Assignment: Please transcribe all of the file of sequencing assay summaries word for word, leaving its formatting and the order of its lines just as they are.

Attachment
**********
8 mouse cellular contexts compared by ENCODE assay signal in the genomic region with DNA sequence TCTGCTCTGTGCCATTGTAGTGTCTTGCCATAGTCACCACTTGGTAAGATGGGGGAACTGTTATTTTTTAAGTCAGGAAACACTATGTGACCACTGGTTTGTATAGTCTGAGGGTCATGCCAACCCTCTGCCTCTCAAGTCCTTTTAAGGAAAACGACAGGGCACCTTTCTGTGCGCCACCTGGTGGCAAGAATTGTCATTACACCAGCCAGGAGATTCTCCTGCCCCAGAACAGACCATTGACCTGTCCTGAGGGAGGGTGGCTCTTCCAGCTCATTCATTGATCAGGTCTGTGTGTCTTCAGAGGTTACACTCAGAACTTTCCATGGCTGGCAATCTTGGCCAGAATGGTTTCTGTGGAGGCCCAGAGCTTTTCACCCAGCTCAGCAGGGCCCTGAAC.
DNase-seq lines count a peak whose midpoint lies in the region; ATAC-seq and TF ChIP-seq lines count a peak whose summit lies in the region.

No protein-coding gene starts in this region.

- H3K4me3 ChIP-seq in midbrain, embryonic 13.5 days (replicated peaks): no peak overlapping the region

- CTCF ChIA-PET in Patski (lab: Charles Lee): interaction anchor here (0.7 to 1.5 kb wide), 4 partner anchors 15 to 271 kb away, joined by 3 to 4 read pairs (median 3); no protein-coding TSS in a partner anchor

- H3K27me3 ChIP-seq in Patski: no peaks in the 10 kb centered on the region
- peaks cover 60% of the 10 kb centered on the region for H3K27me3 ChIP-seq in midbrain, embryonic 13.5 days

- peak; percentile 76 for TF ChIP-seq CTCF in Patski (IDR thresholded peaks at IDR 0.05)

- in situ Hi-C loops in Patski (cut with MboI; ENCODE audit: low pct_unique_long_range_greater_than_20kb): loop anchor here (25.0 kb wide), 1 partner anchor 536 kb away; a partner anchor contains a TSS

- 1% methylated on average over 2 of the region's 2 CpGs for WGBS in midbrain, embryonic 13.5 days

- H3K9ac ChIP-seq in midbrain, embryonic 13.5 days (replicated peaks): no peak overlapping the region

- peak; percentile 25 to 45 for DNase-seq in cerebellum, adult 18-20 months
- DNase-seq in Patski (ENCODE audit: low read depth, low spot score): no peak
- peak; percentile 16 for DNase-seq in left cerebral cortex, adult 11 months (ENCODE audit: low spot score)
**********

8 mouse cellular contexts compared by ENCODE assay signal in the genomic region with DNA sequence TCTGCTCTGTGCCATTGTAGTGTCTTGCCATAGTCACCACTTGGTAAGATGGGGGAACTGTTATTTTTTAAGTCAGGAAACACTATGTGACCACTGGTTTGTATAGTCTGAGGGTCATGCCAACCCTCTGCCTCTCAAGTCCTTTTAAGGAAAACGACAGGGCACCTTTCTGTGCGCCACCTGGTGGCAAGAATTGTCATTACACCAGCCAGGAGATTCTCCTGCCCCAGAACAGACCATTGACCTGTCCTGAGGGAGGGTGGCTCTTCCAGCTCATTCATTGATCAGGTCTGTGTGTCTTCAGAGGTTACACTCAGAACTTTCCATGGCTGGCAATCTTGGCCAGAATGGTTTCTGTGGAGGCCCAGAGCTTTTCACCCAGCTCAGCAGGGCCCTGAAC.
DNase-seq lines count a peak whose midpoint lies in the region; ATAC-seq and TF ChIP-seq lines count a peak whose summit lies in the region.

No protein-coding gene starts in this region.

- H3K4me3 ChIP-seq in midbrain, embryonic 13.5 days (replicated peaks): no peak overlapping the region

- CTCF ChIA-PET in Patski (lab: Charles Lee): interaction anchor here (0.7 to 1.5 kb wide), 4 partner anchors 15 to 271 kb away, joined by 3 to 4 read pairs (median 3); no protein-coding TSS in a partner anchor

- H3K27me3 ChIP-seq in Patski: no peaks in the 10 kb centered on the region
- peaks cover 60% of the 10 kb centered on the region for H3K27me3 ChIP-seq in midbrain, embryonic 13.5 days

- peak; percentile 76 for TF ChIP-seq CTCF in Patski (IDR thresholded peaks at IDR 0.05)

- in situ Hi-C loops in Patski (cut with MboI; ENCODE audit: low pct_unique_long_range_greater_than_20kb): loop anchor here (25.0 kb wide), 1 partner anchor 536 kb away; a partner anchor contains a TSS

- 1% methylated on average over 2 of the region's 2 CpGs for WGBS in midbrain, embryonic 13.5 days

- H3K9ac ChIP-seq in midbrain, embryonic 13.5 days (replicated peaks): no peak overlapping the region

- peak; percentile 25 to 45 for DNase-seq in cerebellum, adult 18-20 months
- DNase-seq in Patski (ENCODE audit: low read depth, low spot score): no peak
- peak; percentile 16 for DNase-seq in left cerebral cortex, adult 11 months (ENCODE audit: low spot score)